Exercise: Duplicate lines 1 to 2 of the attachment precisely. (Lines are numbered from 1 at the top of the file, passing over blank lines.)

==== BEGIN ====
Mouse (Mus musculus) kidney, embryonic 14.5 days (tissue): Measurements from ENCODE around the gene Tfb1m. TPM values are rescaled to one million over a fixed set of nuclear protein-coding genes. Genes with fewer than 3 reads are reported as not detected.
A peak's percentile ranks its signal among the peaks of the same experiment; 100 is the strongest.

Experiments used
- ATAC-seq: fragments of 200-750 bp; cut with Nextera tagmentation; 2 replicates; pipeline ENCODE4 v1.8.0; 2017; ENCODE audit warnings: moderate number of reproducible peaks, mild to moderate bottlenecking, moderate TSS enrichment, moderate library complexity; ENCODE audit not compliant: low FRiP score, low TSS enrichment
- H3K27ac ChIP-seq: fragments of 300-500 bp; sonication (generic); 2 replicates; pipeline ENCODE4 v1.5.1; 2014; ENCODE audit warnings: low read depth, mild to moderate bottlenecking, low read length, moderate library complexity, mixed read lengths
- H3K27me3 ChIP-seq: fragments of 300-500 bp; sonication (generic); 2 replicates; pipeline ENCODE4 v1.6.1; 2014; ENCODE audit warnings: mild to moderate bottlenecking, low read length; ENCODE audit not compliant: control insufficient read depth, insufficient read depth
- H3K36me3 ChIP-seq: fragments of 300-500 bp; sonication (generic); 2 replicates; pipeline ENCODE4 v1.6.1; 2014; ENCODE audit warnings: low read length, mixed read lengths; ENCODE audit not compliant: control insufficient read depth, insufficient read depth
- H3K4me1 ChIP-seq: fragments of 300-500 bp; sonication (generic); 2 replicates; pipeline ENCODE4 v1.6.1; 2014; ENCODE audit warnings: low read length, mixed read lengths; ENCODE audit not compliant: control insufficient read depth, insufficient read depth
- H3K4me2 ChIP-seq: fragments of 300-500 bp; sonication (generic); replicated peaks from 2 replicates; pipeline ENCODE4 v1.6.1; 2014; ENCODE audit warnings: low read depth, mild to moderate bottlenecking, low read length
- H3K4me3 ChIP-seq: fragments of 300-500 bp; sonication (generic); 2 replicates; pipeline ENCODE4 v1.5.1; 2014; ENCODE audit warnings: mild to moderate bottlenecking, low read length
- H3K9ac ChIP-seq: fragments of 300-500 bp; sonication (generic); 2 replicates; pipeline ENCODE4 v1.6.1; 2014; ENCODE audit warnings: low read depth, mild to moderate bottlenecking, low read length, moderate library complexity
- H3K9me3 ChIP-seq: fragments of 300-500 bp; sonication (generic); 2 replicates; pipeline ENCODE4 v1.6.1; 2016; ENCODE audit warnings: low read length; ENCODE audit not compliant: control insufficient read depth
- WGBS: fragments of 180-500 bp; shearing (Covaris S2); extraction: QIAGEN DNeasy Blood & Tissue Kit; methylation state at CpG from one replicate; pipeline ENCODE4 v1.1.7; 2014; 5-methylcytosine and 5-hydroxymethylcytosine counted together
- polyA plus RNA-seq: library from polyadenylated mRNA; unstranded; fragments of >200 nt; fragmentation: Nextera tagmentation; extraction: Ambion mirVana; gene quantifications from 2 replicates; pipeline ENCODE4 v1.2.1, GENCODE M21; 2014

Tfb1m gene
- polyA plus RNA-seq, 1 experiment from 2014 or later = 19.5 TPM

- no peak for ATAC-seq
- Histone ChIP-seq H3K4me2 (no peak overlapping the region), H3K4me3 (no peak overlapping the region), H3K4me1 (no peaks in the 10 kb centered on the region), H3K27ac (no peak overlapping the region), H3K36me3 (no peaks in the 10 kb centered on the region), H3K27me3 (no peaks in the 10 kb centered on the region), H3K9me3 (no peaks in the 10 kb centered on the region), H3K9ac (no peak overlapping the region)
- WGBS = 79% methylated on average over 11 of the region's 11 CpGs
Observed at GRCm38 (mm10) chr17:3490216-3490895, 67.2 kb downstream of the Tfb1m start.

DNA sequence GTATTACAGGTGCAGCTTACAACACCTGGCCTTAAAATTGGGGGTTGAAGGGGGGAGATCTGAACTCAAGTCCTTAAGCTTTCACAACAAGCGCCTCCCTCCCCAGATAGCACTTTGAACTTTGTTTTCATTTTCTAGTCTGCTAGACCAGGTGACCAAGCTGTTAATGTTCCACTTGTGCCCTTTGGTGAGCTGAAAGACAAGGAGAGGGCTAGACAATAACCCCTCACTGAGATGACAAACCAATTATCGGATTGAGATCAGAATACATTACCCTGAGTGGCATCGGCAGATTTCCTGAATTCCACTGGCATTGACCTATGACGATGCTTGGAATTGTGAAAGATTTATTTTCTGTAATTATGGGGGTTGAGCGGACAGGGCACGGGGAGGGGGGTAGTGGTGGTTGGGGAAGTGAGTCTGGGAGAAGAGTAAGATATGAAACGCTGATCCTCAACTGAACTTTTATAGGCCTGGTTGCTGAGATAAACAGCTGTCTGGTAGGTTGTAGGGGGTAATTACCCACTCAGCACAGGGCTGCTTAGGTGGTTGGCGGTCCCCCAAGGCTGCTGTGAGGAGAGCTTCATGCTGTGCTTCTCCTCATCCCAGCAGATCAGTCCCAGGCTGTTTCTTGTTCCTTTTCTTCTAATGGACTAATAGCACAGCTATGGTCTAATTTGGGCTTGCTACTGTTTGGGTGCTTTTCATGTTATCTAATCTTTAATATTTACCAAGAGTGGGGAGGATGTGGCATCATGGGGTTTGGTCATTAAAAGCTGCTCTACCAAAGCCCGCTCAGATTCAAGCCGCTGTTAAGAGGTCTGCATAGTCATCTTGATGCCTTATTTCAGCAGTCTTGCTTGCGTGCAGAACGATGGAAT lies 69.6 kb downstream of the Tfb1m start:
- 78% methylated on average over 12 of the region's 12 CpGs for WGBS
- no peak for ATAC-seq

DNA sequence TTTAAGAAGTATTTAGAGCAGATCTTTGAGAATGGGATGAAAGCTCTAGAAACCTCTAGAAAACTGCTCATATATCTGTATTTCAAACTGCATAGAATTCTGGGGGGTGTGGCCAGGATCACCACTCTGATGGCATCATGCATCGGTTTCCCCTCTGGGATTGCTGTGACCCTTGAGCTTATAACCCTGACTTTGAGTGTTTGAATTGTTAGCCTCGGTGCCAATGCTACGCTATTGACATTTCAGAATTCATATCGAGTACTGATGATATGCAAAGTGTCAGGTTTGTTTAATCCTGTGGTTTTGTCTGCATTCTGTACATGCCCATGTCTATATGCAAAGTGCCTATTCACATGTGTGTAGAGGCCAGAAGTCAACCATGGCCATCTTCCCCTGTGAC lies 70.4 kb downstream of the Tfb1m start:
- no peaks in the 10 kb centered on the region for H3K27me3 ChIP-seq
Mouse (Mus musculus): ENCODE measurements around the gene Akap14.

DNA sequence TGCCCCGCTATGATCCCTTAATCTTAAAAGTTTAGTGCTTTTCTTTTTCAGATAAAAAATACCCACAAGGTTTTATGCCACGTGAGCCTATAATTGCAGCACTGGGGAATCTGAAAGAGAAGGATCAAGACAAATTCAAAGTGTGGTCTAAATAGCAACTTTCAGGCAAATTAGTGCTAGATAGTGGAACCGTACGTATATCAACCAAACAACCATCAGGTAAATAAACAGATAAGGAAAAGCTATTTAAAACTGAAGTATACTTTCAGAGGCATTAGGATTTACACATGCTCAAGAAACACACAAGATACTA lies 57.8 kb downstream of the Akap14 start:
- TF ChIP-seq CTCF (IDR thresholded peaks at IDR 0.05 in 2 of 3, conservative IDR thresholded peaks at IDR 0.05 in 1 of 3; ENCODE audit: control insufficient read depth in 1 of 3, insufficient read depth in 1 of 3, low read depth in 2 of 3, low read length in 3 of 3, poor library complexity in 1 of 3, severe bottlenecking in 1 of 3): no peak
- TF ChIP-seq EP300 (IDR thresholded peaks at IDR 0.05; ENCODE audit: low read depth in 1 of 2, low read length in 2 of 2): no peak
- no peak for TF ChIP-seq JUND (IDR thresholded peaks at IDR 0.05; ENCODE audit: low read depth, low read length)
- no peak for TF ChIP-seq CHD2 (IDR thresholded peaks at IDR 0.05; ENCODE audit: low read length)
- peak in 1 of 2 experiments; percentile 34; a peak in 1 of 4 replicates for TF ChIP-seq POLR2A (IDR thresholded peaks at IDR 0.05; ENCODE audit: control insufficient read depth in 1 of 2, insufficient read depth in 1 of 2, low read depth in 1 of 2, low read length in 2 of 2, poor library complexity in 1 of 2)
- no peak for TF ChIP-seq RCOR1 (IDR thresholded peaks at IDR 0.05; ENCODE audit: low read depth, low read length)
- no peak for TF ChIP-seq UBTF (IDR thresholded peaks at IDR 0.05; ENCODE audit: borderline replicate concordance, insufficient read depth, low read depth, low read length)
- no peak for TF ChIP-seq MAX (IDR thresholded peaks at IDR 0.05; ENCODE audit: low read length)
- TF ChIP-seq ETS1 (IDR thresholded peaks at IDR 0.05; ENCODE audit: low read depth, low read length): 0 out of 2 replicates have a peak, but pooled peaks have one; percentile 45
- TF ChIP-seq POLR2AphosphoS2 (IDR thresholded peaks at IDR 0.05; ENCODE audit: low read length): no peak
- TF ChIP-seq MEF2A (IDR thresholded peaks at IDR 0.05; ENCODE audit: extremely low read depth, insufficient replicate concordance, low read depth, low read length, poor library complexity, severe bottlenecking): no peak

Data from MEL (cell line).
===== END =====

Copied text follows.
Mouse (Mus musculus) kidney, embryonic 14.5 days (tissue): Measurements from ENCODE around the gene Tfb1m. TPM values are rescaled to one million over a fixed set of nuclear protein-coding genes. Genes with fewer than 3 reads are reported as not detected.
A peak's percentile ranks its signal among the peaks of the same experiment; 100 is the strongest.